With growing populations of millions in their cities and facing a higher risk from climate change and associated affects on agriculture, many Asian nations would benefit from investing heavily in urban and indoor agriculture, stated the UN Agency the World Meteorological Organization this week.
The WMO, which investigates weather, climate and water, reported that seven of the ten countries most affected by extreme weather in 2006 were Asian nations – Afghanistan, China, India, Indonesia, North Korea, the Philippines and Vietnam. Problems have ranged from drought in recent years in central and southwest Asian countries to floods this year in China and Bangladesh.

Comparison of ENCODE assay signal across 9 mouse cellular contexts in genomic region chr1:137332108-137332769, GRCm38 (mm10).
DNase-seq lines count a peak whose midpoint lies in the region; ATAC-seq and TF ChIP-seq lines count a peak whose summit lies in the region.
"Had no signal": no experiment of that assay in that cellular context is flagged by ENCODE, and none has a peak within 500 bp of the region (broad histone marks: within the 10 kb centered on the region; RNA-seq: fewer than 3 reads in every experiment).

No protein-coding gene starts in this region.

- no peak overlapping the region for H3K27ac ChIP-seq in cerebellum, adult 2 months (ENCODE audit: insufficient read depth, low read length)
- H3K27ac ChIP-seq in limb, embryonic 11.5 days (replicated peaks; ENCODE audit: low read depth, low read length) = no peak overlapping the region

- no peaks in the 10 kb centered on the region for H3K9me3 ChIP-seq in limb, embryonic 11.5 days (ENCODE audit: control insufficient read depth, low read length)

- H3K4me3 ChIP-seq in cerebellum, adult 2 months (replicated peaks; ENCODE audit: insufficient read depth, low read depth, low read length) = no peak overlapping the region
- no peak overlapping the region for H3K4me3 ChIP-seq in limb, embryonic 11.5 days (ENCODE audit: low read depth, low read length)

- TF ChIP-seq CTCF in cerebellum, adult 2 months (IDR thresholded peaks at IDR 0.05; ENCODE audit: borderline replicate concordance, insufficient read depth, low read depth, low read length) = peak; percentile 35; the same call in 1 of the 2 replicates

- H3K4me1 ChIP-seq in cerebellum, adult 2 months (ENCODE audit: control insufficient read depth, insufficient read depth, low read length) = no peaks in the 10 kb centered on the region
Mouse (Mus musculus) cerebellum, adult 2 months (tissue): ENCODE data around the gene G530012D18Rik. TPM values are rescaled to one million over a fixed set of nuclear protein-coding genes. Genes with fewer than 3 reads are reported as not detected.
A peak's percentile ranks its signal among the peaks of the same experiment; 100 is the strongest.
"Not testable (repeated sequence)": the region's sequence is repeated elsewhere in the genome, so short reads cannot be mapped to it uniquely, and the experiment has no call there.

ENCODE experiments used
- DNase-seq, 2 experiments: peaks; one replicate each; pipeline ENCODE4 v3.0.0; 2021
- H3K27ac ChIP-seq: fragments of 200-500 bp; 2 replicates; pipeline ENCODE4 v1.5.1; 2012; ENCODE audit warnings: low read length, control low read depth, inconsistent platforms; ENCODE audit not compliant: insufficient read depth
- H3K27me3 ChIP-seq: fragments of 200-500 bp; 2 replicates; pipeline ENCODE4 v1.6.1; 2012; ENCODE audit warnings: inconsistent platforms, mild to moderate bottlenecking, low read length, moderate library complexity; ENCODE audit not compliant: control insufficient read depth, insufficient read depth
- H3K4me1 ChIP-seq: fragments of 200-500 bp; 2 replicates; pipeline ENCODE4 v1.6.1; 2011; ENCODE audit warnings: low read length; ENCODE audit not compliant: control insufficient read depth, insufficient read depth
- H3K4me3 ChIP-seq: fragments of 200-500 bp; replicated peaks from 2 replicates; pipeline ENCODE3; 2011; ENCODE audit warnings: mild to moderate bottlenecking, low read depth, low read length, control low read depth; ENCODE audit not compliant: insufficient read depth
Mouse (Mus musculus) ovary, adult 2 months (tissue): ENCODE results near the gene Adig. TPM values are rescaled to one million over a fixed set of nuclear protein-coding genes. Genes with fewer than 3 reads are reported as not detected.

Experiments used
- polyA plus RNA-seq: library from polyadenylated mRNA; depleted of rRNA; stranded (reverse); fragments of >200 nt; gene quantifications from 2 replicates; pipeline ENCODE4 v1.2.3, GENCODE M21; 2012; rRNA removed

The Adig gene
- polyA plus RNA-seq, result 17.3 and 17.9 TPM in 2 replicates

With a rising population, food supply is crucial and “indoor and urban agriculture is receiving special attention to make most efficient use of space using controlled environments,” said WMO Secretary-General Michel Jarraud following a three-day meeting in Hanoi on sustainable farming.
The WMO also stated that farmers should be assisted in deciding which crops to grow by improving seasonal prediction, developing early warning systems and monitoring for regional droughts. The agency called on countries to provide the latest information on the impact of climate change on water resources, and assess whether modern or traditional methods of collecting rainwater were best for them.